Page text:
02 April 2005

Daily Ireland

Murphy: army did ‘murder

Secretary of State Paul Murphy yesterday admitted that the British army had “murdered” people in as yet unsolved cases during the conflict in the North.
Mr Murphy was speaking at a Stormont press conference alongside Chief Constable Hugh Orde to announce the establishment of a new branch within the PSNI Crime Operations Department, costing in excess of £30 million (€42 million).
After being questioned about his distinction in using the word “murders” when talking about deaths caused by paramilitaries and the word “killings” when referring to deaths caused by state forces, Mr Murphy said, “There is no distinction in terms of a person being murdered, in terms of someone being murdered by loyalist activity, by republican activity, by the army, or whatever it might be.”
Mr Murphy then claimed that the British government had dealt with the issue of collusion through the establishment of recent inquiries.
Responding to the creation of the new PSNI unit, a spokesperson for the anticollusion campaign An Fhírinne said, “It is a political decision”.
Mr Murphy’s admission of state murder might be viewed by some people as “a first step, but the prospect of the British state once again reviewing its own actions will not build confidence,” said the spokesperson.
“These proposals raise very serious questions around issues of disclosure, transparency, accountability, Crown immunity and so on, particularly when people directly involved in collusion are still employed by the PSNI and British security agencies.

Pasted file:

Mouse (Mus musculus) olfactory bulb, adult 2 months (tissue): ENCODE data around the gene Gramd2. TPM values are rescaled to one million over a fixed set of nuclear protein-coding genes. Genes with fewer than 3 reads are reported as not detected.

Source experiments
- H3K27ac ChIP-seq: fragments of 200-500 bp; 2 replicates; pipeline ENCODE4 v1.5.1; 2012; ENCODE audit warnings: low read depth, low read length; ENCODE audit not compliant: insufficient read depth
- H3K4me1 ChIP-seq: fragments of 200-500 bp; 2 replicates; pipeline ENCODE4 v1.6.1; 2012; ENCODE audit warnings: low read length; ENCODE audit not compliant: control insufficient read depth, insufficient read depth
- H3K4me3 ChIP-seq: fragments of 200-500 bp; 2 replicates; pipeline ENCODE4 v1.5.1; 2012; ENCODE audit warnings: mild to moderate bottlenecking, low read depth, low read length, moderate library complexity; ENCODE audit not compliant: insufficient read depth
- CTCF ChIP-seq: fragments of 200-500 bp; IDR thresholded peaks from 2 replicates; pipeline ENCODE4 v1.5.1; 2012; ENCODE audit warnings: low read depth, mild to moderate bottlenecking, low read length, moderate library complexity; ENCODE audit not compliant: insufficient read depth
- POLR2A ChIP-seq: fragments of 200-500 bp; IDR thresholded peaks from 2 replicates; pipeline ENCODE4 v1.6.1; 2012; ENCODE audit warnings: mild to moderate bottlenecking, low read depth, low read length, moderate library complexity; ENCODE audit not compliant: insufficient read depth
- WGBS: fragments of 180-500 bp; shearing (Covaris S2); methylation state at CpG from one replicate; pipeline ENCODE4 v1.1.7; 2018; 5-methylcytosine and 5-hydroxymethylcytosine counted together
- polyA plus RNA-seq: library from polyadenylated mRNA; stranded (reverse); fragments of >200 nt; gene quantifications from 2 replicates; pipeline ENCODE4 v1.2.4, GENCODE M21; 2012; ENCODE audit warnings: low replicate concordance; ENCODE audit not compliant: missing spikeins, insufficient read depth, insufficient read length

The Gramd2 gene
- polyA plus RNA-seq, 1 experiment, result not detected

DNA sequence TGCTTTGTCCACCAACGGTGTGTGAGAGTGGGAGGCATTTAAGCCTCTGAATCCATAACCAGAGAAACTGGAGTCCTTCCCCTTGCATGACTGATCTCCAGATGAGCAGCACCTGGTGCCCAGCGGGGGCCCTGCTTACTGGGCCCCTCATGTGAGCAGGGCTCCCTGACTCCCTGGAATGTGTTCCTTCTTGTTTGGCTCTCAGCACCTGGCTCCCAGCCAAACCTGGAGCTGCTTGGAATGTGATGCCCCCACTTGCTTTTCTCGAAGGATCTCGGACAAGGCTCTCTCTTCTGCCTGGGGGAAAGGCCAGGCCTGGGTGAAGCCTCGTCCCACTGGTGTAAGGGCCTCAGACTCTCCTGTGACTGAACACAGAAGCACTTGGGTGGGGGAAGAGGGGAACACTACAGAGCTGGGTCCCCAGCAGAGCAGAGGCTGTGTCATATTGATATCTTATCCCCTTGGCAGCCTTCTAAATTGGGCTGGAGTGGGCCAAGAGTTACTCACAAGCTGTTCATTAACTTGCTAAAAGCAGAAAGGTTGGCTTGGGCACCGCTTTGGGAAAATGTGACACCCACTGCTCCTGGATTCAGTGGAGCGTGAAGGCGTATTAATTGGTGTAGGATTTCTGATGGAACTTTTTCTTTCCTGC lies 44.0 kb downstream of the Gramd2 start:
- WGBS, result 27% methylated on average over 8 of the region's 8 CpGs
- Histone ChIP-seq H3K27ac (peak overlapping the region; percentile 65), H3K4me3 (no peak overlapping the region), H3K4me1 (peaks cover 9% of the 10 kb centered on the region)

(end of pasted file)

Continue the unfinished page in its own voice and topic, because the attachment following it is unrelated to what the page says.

“Paul Murphy’s contention that a storytelling exercise or a handful of inquiries established under the umbrella of deeply flawed legislation will somehow deal with the travesty of state collusion is both unrealistic and insulting to scores of families who have been treated with disdain by his government over the past 35 years.”
An Fhírinne will be convening families of victims of state collusion later this week to respond directly to Mr Murphy and Mr Orde.
It emerged yesterday that the new PSNI branch, known as C8, will have at least 100 personnel attached to it, including support from a dedicated Special Branch unit.
Focusing on the review of “unresolved deaths due to the security situation between 1969 and 1998”, C8 will also rely on a newly established and dedicated team within the Forensic Science Laboratary.
Mr Orde confirmed yesterday that no protocol had yet been completed in relation to how cases for review were prioritised or resourced.
It is envisaged that C8 wil comprise current and former members of the PSNI, as well as British detectives.
C8 will be commanded by Dave Cox, a retired commander of the Metropolitan Police. Its head of investigation will be Detective Superintendent Phil James.
Last May, based on his service with the Stevens inquiry, Detective Superintendent James acted in support of Assistant Chief Constable Sam Kincaid and Detective Chief Superintendent Phil Wright during a detailed presentation to the Policing Board about the formation of the Crime Operations Department.

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